The U.S. Department of Labor's Wage and Hour Division (WHD) recently posted on its Web site 40 opinion letters issued under the outgoing administration that were signed before January 21, 2009. At the same time, however, the WHD withdrew 20 of the opinion letters that were signed before, but not mailed by, January 21. Notably, several of the January 2009 opinion letters that have not been withdrawn provide timely guidance to employers seeking to reduce the workweeks and salaries of exempt employees.

An opinion letter signed by the Administrator of the WHD is an official ruling or interpretation of the WHD, which provides a potential good faith reliance defense for violations of the Fair Labor Standard Act (FLSA).

Three of the January 2009 administrator opinion letters that have not been withdrawn (FLSA2009-2 (1/14/09), FLSA2009-14 (1/15/09), and FLSA2009-18 (1/16/09)) address whether employer staffing adjustment policies reducing the number of hours worked per week affect the exempt status of executive, administrative, and professional employees under Section 13(a)(1) of the FLSA. The WHD's guidance will assist employers that are currently implementing or planning similar strategies to avoid employee lay offs.  The opinion letters provide that employers may not make salary deductions for full or partial day absences caused by the employer (e.g., for lack of work) if the employee works any day in the week. Although an employer may not reduce an exempt employee's salary for lack of work due to fluctuating business needs, the opinion letters highlight several other options that do not run afoul of the FLSA:

  • Employers may require employees to use accrued paid time off for a reduction in hours, so long as the employees still receive payment in an amount equal to their guaranteed salary;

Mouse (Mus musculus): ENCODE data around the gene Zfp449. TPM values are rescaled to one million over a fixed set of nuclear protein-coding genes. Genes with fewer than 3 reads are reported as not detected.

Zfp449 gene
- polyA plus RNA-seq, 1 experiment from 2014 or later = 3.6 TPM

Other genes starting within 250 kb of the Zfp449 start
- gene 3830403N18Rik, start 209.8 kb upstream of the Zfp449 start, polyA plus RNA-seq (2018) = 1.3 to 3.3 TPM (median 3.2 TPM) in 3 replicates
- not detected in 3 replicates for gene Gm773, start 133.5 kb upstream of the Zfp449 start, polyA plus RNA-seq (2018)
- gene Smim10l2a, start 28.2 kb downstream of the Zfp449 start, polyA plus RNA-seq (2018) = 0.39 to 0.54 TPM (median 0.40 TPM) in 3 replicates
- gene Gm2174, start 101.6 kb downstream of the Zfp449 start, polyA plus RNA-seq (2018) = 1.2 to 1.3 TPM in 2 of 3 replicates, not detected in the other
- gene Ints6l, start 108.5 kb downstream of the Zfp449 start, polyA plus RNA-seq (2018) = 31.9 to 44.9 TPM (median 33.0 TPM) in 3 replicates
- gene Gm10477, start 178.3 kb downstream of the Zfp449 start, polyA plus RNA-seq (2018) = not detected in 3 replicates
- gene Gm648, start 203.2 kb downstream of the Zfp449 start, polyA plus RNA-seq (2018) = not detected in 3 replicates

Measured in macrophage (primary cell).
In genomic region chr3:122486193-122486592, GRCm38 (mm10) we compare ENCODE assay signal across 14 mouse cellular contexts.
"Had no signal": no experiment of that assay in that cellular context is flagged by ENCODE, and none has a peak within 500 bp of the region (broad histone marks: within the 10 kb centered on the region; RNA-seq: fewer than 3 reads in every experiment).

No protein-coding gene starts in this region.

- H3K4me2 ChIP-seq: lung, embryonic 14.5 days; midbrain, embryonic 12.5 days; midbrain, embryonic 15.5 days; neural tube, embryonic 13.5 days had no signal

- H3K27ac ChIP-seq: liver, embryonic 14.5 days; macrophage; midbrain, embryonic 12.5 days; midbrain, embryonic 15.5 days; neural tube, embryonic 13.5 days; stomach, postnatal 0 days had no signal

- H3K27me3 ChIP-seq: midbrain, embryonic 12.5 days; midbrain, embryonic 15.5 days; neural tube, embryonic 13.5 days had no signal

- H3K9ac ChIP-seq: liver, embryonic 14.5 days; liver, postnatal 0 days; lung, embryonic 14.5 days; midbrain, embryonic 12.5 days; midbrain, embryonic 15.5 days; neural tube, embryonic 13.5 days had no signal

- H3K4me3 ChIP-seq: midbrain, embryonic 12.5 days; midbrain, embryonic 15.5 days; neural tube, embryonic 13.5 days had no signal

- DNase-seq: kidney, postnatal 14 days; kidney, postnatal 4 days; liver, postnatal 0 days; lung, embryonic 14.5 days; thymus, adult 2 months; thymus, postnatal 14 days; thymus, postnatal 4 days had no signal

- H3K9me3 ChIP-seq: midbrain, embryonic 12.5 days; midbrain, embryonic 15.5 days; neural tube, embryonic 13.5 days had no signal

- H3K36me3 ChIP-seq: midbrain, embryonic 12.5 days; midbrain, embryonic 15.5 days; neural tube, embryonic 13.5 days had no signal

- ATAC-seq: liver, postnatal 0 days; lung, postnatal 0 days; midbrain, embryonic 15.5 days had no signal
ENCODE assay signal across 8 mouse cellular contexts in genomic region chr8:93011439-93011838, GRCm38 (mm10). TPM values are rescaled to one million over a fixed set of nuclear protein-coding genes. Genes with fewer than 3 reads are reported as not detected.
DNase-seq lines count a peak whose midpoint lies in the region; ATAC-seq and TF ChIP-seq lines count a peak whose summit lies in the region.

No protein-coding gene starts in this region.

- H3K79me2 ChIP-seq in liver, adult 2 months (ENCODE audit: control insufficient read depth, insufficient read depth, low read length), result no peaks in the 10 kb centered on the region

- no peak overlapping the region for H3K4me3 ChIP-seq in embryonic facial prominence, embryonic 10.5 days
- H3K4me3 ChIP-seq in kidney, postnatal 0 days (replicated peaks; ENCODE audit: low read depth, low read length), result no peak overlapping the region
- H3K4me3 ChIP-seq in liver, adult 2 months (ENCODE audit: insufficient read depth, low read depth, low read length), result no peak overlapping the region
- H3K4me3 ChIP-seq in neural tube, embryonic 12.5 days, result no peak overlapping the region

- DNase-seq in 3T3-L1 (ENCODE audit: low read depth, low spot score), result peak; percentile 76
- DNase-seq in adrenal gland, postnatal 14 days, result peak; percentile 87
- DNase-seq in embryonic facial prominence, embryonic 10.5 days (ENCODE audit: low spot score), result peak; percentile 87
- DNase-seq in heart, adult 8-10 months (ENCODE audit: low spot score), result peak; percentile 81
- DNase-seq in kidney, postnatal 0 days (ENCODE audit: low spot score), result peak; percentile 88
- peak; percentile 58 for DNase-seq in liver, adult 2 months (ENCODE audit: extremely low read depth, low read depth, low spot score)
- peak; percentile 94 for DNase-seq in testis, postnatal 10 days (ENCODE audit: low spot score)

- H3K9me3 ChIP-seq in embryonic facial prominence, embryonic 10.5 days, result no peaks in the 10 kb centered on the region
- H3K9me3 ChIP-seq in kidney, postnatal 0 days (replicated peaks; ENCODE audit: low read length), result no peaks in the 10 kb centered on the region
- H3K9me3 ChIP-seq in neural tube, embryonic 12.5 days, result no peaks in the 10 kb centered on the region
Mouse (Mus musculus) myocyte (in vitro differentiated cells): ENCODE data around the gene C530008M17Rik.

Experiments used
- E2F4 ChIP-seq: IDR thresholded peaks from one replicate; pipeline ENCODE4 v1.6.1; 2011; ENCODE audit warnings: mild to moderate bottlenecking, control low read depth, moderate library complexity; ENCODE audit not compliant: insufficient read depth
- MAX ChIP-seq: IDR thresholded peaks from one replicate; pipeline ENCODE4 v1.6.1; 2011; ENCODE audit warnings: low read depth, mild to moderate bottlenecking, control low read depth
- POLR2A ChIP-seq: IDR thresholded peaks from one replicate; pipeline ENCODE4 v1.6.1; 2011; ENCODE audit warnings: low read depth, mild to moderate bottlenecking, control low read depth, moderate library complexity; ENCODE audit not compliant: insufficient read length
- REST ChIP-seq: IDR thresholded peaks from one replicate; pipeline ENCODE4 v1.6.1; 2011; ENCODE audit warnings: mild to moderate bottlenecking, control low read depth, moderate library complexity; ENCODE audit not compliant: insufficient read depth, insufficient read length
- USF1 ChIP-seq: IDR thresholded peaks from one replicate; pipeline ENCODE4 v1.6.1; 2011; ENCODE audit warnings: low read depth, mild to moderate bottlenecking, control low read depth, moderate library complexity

• Employers may give employees the option of taking voluntary time off, with or without pay. Deductions from pay may be made when an employee voluntarily takes off one or more full days for personal reasons, so long as the employee’s decision is completely voluntary;

  • Employers may reduce an employee's salary in connection with a reduced workweek when the reduction in salary is fixed and the reduced workweek is for a planned period, provided the employee still receives the minimum salary under the salary test (currently $455 per week).


Copyright © 2009 by Ballard Spahr LLP.
www.ballardspahr.com
(No claim to original U.S. government material.)

All rights reserved. No part of this publication may be reproduced, stored in a retrieval system, or transmitted in any form or by any means, electronic, mechanical, photocopying, recording, or otherwise, without prior written permission of the author and publisher.

This newsletter is a periodic publication of Ballard Spahr LLP and is intended to alert the recipients to new developments in the law. It should not be construed as legal advice or legal opinion on any specific facts or circumstances. The contents are intended for general informational purposes only, and you are urged to consult your own lawyer concerning your situation and specific legal questions you have.